Manchester City have offered use of their Etihad Stadium to the NHS during the fight against the coronavirus pandemic.
With Premier League football postponed until the end of April at the earliest, the Etihad is currently empty and the club will make executive boxes and conference rooms available to the health service, who will use the space to train doctors and nurses during the crisis. The stadium, however, is not thought to be earmarked to treat patients, with a temporary hospital set to be set up at the Manchester Central Convention Complex.
Both Manchester clubs, City and rivals United have already pledged to help their local community through the crisis. The reprisal of the pair’s A City United campaign saw a £100,000 to local food banks struggling because of the crisis.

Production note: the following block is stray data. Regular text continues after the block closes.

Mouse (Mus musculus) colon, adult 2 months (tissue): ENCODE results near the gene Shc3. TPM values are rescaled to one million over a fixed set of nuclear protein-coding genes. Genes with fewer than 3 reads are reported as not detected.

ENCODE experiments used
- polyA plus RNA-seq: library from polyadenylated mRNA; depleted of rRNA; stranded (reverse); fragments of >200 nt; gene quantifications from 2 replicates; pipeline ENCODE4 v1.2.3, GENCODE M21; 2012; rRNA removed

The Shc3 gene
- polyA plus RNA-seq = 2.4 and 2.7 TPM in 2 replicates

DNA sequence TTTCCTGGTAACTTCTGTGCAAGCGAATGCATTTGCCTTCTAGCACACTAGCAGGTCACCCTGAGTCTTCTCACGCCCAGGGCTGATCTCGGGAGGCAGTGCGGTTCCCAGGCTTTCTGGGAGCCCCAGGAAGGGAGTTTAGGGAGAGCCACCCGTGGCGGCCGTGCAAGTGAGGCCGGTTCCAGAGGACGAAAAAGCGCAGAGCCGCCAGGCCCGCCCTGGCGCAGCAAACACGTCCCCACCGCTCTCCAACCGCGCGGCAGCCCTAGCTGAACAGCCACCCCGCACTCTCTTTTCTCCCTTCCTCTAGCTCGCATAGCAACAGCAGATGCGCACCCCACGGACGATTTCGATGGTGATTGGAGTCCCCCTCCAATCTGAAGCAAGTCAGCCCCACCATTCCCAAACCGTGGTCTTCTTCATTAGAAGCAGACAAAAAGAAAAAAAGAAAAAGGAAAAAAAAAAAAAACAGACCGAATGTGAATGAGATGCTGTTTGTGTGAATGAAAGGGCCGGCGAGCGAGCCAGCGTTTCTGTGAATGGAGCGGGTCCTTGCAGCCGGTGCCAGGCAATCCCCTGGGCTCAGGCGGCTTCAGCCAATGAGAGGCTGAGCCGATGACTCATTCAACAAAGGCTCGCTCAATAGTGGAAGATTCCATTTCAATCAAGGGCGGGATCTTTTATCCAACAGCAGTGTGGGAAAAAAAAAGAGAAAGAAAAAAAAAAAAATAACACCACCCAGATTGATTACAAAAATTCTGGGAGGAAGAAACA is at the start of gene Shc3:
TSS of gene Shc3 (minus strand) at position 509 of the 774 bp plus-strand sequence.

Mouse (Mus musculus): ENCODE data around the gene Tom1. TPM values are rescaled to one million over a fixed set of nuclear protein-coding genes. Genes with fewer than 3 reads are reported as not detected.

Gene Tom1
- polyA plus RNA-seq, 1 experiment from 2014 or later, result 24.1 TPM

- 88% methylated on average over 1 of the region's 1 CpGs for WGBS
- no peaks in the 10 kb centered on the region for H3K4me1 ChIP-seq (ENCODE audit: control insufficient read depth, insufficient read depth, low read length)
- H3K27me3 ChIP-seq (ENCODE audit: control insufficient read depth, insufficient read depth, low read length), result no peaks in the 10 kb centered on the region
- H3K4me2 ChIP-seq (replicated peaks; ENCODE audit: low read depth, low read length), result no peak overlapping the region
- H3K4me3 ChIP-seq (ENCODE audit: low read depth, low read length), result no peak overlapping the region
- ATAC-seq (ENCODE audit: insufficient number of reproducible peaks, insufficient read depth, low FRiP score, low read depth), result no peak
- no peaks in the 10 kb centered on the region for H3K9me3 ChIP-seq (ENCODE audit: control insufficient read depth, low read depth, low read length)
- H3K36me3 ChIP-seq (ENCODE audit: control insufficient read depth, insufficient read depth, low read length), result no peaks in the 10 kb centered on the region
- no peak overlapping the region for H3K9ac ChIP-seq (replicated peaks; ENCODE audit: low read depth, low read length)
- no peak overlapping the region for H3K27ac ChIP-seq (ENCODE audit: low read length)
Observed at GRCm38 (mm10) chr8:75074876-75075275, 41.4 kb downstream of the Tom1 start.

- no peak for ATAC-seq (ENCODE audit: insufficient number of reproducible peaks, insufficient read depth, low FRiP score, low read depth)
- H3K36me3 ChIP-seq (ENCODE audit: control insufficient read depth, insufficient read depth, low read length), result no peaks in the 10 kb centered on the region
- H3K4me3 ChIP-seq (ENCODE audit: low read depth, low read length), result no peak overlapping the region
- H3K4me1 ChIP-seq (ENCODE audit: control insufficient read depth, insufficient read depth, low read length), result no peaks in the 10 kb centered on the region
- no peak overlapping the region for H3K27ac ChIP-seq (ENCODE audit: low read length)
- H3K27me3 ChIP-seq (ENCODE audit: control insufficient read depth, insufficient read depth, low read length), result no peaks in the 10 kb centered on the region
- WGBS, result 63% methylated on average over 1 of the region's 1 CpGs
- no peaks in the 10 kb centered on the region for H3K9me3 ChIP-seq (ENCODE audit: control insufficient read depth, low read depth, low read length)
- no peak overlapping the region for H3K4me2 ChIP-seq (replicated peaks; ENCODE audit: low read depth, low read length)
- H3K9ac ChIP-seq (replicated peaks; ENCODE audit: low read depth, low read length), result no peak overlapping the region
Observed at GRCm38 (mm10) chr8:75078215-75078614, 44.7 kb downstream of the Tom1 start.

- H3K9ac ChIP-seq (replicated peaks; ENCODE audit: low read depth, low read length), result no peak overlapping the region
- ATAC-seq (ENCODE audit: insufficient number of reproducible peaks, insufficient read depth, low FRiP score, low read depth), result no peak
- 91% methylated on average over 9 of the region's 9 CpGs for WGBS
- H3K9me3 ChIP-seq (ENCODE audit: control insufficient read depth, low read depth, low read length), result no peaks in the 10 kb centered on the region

Meanwhile, City players Raheem Sterling and Steph Houghton have taken part in the NHS’s #StayHomeSaveLives campaign, which encourages the public to remain at home during the crisis to slow the spread of the disease.
Houghton said: “Whilst so many of us love watching and playing football and sport in general, it’s not important at the moment, everybody is adapting to new situations and although it’s different and difficult, we are seeing the best in people, communities supporting one another by dropping off shopping, picking up prescriptions and people reaching out through apps to talk and support each other.
"Thursday’s show of support for the NHS shows how much we appreciate them and how we are all coming together to get through this as quickly and as safely as we can, football will return and we will appreciate it a little more for the joy it brings but for now Stay at Home, Protect the NHS and Save Lives.”